How Does T`ai Chi Work?

T`ai Chi is a soft, gentle internal martial art as well as a gentle health exercise that enhances the most efficient use of the body’s life giving energy which the Chinese refer to as “Qi” (Chi). It is based on two basic principles: that life is about balancing opposite forces (Yin and Yang), and that health problems are the probable result of an imbalance in these forces.

The practical benefit of T`ai Chi is not only as a form of exercise and moving meditation but in its inherent integrity – as a system which adapts to physical and mental ability. There are practically no limitations as to one’s ability to become a T`ai Chi “player”. Young and old, healthy and not so healthy, fat or thin; everyone can obtain some benefits from the regular practice of this wonderful system.

T`ai Chi stretches the muscles so less tension is put on the skeletal structure. In this way the body moves more freely and with less effort – similar to the ease and flexibility with which a cat moves. T`ai Chi also strengthens the tendons and ligaments so that the body can compress and expand with less effort and strain. When the muscles put less tension on the body, circulation is enhanced resulting in the following possible benefits:

  • Lowering of blood pressure
  • Improved immune function
  • Relaxation and stress reduction
  • Increased resistance to injury
  • Improved balance and coordination
  • Promotion of healthy organs
  • An overall feeling of well-being

Along with T’ai Chi, the Academy also focuses on the practice of Qigong.  Briefly stated, the word is actually two words combined.  Qi (also written as Chi) is translated as “Energy” or “Life Force”.  Gong (also written as Kung) is translated as “Work” or “Cultivation”.  So combined, the term implies a process by which the Life Force is cultivated or “refined”.  This “work” takes on many different forms and certainly includes all the possible goals and benefits listed above.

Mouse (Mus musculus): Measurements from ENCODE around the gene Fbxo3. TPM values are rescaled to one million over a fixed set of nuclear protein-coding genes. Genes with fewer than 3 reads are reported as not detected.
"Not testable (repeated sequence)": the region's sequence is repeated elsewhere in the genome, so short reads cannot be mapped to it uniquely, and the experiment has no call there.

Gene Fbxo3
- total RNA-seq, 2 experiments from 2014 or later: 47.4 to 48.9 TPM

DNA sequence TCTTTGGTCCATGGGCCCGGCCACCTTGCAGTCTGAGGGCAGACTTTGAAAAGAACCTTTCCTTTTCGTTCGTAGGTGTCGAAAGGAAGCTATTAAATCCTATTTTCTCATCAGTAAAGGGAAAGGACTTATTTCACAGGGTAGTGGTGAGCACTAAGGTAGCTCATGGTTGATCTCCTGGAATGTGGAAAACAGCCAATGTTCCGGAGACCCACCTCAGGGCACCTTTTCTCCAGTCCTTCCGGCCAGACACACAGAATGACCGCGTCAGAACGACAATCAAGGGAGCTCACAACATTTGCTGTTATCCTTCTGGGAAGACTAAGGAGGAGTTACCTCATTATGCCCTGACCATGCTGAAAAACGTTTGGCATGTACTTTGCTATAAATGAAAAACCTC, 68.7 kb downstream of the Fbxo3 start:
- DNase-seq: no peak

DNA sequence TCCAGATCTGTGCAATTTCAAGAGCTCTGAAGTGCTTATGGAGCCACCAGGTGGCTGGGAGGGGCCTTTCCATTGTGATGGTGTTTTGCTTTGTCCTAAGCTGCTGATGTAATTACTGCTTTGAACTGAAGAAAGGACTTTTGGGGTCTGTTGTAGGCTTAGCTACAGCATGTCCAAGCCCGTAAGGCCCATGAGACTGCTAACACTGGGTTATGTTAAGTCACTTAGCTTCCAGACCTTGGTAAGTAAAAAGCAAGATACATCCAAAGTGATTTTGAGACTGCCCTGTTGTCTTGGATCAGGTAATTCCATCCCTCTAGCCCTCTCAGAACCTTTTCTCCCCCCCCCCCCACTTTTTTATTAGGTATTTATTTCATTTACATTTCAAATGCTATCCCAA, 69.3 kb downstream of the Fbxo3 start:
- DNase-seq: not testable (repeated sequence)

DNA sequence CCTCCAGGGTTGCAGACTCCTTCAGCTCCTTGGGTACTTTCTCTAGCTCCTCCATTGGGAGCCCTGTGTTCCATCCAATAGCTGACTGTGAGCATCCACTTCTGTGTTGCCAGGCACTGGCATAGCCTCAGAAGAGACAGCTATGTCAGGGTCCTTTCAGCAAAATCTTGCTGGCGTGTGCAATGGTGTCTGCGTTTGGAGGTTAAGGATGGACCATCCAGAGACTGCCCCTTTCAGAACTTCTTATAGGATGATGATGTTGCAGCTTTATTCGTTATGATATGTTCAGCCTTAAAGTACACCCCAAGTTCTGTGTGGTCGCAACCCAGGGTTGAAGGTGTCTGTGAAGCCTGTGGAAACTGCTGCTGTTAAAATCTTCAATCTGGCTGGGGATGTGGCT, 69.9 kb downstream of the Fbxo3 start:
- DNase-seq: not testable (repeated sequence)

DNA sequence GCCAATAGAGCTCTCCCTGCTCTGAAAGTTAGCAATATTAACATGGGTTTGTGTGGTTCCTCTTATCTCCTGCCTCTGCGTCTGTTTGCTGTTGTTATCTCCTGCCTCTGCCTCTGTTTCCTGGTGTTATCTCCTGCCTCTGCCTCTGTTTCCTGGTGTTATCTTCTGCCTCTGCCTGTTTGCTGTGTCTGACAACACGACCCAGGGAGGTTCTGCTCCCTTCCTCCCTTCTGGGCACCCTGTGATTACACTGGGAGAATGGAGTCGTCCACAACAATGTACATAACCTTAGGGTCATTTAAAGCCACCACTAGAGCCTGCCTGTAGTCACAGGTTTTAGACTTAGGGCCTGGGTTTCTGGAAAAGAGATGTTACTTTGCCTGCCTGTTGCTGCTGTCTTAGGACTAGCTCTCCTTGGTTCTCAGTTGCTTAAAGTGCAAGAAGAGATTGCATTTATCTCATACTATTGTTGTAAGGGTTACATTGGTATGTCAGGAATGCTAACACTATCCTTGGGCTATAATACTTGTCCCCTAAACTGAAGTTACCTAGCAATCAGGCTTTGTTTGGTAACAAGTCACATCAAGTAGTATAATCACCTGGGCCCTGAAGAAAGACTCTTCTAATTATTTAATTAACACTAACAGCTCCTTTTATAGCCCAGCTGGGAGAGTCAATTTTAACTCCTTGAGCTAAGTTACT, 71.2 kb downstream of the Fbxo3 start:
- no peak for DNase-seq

The “Essentials” classes at the Academy are all based on Qigong exercise routines.  We work on the physical aspects like proper body alignment, balance, coordination, range of motion, and “rooting”.  Rooting can be described as relaxing deeply into oneself, and surrendering to the pull of gravity without losing structural alignment. On another level we’re lengthening and softening the meridian (energy) pathways of the body, to allow for smooth and effortless flow of the Life Force mentioned above.  On an even more subtle level, we’re also working on relaxing and quieting the internal chatter in the mind.  A relaxed and quiet mind leads to a more relaxed body, which in turn can facilitate an even more efficient flow of Qi through the body.  Ultimately we’re working towards feeling and experiencing internal stillness, not only in the classes offered, but more importantly in our everyday lives.   Clarity of intent is important here, but at the same time, these different levels of training can happen quite naturally while we perform specific movements developed to achieve these goals.  These different sets of exercises were first developed centuries ago in the Shaolin Temples of China and are discussed more fully on the “Class Descriptions” page.